Lad Culture at Lancaster

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In August this year, Tom Fox, LUSU Vice President of Welfare and Community, announced that so-called ‘Lads Mags’ such as Zoo and Loaded, will be removed from LUSU Central shelves for that start of this term; and will be prohibited from being sold in LUSU stores. This is due to the fact that these lad mags regularly feature images of naked, or half-naked, women which Fox has noted tend to contribute to the concerning nature of rape culture.


Rape culture is a set of attitudes within society which normalises or legitimises rape, and various other forms of sexual harassment or violence. It is suggested that this culture can derive from the notorious LAD culture, which is often perceived to be championed by these so-called lad mags. Fox believes that the removal of magazines like Zoo and Loaded is a step in the right direction towards diminishing this culture amongst young people, stating that “removing lad mags is just one of the ways that we as a Union are trying to tackle it, by removing publications that could be seen as endorsing these viewpoints”.

LUSU are also taking steps to eradicating rape culture in other ways. After Edinburgh University recently banned the Robin Thicke song ‘Blurred Lines’ from playing in university buildings, due to its alleged sexism and references to non-consensual sex, LUSU have decided to create an online poll which will allow Lancaster students to vote for whether they believe the song should be banned in the same manner – as well as opening the point up for discussion to LUSU Council.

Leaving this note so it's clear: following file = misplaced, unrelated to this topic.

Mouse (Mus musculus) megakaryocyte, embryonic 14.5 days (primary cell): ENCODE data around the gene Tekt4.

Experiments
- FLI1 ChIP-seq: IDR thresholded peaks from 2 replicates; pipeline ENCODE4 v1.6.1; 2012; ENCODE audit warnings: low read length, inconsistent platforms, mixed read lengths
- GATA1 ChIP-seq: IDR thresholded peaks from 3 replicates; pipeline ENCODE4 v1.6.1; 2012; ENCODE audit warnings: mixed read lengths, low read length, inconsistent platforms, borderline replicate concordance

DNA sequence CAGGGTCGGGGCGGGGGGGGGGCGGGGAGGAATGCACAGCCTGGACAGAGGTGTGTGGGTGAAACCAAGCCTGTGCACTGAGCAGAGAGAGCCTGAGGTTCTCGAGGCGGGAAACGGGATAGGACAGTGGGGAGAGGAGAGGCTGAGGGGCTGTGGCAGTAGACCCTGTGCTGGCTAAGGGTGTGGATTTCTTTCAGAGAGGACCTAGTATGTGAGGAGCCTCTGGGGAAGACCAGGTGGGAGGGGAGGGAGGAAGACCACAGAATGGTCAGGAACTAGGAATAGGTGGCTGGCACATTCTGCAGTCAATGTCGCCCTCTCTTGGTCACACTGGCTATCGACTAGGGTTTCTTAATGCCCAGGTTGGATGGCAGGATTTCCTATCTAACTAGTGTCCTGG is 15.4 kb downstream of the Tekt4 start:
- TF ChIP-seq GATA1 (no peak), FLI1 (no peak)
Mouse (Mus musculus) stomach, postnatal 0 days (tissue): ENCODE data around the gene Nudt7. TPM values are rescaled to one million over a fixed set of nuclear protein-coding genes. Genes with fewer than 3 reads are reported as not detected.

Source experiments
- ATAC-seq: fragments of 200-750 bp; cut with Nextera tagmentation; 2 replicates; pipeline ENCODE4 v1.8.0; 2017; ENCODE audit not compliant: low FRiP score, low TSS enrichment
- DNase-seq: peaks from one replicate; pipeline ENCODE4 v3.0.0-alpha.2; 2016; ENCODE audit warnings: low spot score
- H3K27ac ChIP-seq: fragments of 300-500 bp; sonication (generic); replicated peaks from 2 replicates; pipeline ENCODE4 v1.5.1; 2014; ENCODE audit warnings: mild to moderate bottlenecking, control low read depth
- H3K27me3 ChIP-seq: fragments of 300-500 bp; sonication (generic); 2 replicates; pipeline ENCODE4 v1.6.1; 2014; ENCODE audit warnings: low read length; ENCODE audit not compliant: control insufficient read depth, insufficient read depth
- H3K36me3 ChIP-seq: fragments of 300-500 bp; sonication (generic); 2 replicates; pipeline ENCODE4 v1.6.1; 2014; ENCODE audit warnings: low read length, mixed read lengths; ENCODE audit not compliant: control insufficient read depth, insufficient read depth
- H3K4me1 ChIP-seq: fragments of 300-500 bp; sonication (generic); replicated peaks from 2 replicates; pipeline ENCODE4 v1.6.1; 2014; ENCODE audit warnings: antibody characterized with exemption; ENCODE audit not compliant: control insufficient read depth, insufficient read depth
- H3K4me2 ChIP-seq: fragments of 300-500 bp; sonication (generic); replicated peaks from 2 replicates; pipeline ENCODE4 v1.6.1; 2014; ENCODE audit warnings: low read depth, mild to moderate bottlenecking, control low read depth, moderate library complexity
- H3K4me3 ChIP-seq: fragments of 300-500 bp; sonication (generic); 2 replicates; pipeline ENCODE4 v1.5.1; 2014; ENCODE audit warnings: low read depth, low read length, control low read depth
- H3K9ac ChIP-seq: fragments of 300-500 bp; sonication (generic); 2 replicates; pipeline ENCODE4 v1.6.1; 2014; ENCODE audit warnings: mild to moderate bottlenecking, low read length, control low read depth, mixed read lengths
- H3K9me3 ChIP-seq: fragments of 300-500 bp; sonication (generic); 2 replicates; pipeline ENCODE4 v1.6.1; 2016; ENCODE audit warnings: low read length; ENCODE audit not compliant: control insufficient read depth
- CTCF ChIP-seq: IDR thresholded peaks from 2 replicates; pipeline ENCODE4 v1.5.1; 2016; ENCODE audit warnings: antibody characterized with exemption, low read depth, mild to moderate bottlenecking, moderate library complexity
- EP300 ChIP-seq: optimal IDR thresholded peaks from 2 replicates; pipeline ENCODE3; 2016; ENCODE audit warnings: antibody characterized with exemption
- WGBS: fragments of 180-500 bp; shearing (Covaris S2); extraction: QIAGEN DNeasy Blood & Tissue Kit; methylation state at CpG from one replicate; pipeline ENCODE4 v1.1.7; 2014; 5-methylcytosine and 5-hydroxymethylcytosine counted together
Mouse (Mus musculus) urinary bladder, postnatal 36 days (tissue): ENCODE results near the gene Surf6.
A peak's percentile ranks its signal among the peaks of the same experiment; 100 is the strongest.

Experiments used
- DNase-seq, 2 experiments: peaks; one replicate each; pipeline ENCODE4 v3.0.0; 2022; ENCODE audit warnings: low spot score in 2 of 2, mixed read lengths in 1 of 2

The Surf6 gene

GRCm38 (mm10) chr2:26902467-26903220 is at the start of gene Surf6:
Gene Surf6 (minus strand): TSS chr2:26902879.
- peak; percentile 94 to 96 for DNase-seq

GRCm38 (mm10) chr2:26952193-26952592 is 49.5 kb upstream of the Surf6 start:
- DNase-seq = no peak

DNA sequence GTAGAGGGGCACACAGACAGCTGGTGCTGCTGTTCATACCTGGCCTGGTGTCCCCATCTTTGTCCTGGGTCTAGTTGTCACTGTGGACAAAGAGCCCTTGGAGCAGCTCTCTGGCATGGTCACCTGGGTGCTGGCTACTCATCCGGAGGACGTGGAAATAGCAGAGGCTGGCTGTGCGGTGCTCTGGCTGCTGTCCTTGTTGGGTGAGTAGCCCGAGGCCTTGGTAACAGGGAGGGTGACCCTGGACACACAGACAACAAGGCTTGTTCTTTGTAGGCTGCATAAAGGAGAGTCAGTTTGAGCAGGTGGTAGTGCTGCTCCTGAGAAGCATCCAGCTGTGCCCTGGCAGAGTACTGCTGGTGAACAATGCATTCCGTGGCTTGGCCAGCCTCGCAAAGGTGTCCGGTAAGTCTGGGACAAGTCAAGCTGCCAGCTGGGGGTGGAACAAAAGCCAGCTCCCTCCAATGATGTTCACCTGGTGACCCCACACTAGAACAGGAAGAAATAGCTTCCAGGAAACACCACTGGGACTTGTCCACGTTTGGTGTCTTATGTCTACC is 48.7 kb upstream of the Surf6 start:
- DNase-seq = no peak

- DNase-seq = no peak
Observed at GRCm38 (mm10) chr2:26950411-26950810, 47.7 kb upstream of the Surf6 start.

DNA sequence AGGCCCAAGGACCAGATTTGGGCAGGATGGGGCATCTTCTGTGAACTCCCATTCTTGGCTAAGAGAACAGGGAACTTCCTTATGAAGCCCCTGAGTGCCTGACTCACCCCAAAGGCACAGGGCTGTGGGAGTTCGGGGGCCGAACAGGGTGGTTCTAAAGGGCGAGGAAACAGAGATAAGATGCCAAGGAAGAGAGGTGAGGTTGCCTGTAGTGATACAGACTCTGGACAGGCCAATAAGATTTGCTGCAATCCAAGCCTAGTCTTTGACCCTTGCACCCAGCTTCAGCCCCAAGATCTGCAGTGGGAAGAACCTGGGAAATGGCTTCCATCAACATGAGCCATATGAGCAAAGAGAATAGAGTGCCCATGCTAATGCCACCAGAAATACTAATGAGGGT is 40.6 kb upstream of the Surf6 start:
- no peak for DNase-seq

However, it is possible to suggest that rape culture may not be particularly overriding in Lancaster. In 2009, Lancaster was proclaimed the safest university city in the United Kingdom by the Complete University Guide. Indeed, it appears that rather than the Union trying to prevent sexist attitudes becoming an issue at Lancaster, they are instead reacting to the lack of interest in these attitudes within the wider student body. “These lad mags were selling less than five copies a year”, Fox noted. “It felt like a good time to remove them as it was more than apparent that students did not want them in their shop”. Previous work by LUSU’s welfare arm – as well as the Lancaster University Feminist Society and the annual Vagina Monologues production that takes place in Lancaster – suggest that the student body are unaffected by this rape culture and may have helped to affirming a positive attitude towards both genders. However, the question remains: is Lancaster entirely free of rape culture?